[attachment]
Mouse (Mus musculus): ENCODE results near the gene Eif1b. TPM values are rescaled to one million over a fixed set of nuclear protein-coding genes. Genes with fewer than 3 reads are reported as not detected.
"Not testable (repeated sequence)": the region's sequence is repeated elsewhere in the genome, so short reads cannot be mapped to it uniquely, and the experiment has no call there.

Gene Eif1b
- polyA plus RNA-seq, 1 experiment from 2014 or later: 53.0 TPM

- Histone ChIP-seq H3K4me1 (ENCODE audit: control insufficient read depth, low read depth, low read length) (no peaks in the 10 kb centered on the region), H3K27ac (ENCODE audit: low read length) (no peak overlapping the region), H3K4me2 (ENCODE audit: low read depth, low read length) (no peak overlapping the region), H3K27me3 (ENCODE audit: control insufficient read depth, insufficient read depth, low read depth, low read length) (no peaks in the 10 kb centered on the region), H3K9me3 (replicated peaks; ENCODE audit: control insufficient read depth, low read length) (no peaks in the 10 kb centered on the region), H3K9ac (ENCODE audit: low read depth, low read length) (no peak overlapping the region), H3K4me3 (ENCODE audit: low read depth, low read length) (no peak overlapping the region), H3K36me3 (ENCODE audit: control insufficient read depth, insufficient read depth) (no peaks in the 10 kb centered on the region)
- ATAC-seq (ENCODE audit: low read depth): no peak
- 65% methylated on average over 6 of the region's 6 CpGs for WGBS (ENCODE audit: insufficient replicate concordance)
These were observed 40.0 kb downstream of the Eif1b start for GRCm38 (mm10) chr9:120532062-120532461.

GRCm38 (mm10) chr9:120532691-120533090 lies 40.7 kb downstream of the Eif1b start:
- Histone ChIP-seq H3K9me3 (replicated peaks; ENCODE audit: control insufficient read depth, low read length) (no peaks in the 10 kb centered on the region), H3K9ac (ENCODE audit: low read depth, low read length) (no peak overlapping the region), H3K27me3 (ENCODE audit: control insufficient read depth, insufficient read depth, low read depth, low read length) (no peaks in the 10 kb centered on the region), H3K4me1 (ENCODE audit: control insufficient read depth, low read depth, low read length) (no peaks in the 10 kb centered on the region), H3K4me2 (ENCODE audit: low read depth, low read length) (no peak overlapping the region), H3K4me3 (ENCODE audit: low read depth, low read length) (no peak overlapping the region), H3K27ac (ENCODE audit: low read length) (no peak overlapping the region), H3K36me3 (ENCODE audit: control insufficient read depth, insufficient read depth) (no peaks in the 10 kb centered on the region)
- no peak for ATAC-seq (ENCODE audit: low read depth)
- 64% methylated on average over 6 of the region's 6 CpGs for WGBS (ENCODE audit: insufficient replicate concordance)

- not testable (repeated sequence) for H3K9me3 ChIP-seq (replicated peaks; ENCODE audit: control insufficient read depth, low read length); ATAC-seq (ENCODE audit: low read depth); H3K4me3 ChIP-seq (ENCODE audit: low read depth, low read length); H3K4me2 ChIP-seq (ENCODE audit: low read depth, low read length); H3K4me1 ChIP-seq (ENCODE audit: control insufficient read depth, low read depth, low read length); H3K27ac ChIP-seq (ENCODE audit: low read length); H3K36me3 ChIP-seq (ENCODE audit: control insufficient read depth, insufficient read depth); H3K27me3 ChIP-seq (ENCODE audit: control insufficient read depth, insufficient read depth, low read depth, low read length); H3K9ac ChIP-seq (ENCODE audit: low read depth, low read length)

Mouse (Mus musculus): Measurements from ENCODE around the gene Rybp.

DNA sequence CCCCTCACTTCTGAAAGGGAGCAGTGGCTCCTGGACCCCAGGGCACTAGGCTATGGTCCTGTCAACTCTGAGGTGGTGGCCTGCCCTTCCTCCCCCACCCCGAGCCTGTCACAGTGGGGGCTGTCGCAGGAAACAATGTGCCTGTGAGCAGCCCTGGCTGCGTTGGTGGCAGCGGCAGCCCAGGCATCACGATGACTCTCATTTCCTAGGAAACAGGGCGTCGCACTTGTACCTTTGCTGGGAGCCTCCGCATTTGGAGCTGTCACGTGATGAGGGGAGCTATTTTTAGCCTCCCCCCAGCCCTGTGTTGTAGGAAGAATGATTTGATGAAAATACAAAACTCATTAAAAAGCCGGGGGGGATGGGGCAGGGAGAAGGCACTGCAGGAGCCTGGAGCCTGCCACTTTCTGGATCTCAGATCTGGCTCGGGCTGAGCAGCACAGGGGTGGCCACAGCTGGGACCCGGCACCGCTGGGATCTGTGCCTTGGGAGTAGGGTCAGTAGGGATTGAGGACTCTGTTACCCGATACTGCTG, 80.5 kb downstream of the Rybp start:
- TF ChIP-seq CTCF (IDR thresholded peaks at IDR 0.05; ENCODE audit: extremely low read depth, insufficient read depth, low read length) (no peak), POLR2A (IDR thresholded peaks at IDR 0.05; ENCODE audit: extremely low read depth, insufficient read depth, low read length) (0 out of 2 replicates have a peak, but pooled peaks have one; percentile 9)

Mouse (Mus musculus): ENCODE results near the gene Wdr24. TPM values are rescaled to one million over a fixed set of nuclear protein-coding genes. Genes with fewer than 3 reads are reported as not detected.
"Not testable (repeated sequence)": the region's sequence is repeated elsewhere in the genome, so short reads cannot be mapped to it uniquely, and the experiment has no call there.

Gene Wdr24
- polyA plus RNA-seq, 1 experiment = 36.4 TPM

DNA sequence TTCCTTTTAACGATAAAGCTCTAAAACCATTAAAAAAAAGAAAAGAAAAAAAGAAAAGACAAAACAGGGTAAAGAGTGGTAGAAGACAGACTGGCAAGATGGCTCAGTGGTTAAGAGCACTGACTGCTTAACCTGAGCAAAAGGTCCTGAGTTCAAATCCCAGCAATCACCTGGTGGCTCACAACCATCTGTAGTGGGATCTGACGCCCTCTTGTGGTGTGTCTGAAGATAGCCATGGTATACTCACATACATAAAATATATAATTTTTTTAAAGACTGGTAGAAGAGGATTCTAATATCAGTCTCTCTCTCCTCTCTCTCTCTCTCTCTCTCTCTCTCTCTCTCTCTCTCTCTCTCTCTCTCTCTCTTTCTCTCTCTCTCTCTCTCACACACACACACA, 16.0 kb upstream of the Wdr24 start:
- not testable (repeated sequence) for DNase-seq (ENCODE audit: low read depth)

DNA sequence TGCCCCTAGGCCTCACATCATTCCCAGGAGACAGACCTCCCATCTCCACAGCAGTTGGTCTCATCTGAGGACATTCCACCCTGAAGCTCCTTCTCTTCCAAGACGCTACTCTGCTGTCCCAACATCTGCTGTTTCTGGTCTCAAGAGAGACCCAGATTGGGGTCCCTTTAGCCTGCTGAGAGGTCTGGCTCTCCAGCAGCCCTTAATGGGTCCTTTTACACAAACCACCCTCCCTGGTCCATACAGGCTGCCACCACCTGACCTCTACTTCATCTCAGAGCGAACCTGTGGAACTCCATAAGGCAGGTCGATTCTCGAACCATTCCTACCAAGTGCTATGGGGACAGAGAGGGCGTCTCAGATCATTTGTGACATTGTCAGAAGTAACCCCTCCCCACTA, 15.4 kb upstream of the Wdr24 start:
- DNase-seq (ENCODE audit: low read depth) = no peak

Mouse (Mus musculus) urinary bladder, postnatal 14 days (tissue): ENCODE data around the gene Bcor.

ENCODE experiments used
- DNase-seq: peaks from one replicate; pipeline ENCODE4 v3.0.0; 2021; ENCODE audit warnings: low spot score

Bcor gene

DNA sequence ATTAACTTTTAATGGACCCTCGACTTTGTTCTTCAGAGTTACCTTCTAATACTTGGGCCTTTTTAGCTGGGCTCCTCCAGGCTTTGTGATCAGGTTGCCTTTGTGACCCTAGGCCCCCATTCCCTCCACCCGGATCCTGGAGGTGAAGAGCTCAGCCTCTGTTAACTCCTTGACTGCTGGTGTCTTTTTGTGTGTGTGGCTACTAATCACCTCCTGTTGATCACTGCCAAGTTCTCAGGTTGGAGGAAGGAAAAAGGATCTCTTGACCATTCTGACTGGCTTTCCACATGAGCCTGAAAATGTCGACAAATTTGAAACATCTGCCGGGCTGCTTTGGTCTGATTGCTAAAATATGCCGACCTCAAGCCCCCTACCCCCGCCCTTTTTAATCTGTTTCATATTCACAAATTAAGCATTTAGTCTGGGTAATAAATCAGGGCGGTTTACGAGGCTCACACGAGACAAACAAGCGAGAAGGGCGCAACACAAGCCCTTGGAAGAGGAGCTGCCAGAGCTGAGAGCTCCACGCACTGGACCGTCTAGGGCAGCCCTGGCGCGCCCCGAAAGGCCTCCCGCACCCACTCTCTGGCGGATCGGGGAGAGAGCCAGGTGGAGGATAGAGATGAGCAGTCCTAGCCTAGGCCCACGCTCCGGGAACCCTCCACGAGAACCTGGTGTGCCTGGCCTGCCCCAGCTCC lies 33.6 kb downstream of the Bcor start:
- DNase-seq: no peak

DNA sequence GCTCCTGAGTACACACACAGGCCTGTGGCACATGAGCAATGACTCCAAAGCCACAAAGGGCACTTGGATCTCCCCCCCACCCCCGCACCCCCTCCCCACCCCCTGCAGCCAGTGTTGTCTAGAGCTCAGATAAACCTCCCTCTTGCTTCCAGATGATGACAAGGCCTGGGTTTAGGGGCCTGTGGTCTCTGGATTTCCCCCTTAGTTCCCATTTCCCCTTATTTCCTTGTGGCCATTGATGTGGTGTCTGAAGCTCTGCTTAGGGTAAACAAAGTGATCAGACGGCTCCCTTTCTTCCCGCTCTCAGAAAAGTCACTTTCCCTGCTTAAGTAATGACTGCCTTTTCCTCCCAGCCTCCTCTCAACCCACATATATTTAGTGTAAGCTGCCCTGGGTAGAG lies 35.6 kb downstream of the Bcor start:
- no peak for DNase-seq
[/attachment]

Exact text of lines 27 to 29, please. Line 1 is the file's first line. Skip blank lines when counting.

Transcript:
- DNase-seq: peaks from one replicate; pipeline ENCODE4 v3.0.0; 2021; ENCODE audit warnings: low spot score

Bcor gene

DNA sequence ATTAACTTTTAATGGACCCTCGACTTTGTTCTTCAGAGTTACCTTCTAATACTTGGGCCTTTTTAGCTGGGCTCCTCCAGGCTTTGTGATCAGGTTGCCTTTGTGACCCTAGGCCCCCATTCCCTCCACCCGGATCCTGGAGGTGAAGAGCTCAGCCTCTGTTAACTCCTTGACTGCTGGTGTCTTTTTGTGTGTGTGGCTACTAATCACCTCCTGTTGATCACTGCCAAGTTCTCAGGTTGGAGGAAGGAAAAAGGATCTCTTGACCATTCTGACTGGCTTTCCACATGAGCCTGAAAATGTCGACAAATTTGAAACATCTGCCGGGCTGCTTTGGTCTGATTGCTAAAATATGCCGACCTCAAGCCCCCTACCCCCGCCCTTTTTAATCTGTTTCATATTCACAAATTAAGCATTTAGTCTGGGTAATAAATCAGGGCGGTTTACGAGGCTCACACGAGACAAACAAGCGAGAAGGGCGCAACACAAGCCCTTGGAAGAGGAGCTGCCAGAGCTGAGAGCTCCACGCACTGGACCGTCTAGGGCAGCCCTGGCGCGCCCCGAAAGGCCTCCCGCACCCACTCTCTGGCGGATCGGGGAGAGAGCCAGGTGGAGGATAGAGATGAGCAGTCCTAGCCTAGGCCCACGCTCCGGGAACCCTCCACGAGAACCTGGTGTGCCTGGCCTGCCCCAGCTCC lies 33.6 kb downstream of the Bcor start: